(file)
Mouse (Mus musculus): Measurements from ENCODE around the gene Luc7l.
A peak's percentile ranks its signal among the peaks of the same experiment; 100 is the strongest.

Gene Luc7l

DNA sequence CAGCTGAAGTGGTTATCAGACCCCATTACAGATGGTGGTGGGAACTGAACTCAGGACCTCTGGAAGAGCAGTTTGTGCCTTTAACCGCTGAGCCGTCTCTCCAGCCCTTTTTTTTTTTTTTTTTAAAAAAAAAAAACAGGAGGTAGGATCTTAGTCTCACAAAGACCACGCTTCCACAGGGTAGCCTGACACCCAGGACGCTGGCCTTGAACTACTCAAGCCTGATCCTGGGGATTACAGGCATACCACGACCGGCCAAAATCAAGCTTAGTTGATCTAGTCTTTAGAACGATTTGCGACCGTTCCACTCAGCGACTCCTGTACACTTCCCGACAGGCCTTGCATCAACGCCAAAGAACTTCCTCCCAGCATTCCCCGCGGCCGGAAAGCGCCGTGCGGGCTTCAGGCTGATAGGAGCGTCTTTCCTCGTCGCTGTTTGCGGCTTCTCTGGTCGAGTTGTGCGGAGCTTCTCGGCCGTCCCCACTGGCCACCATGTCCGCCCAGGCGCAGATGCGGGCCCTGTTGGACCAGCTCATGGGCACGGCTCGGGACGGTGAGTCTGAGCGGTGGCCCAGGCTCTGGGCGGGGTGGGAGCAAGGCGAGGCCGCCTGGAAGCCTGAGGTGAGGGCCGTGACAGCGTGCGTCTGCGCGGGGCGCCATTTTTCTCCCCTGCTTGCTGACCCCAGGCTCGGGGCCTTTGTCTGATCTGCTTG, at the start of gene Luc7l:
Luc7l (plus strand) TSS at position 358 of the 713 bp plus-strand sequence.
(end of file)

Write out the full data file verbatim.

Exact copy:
Mouse (Mus musculus): Measurements from ENCODE around the gene Luc7l.
A peak's percentile ranks its signal among the peaks of the same experiment; 100 is the strongest.

Gene Luc7l

DNA sequence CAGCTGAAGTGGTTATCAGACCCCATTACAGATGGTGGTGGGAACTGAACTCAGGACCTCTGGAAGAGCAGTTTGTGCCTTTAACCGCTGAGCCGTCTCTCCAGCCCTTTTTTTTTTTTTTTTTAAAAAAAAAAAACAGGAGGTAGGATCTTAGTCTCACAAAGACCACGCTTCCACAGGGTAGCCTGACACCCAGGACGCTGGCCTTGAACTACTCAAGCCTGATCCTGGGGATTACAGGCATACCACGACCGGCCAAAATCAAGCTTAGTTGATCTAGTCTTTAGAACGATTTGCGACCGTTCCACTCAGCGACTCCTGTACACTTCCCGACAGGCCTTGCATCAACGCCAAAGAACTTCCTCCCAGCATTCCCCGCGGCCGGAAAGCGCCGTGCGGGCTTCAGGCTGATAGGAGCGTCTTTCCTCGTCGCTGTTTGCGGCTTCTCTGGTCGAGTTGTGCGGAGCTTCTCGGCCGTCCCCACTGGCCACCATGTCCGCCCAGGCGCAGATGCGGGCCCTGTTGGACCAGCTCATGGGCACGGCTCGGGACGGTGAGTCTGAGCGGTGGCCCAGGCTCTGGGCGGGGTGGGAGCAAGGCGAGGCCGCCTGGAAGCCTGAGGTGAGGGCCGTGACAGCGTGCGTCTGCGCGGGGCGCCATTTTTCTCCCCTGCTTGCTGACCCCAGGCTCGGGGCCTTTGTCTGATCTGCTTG, at the start of gene Luc7l:
Luc7l (plus strand) TSS at position 358 of the 713 bp plus-strand sequence.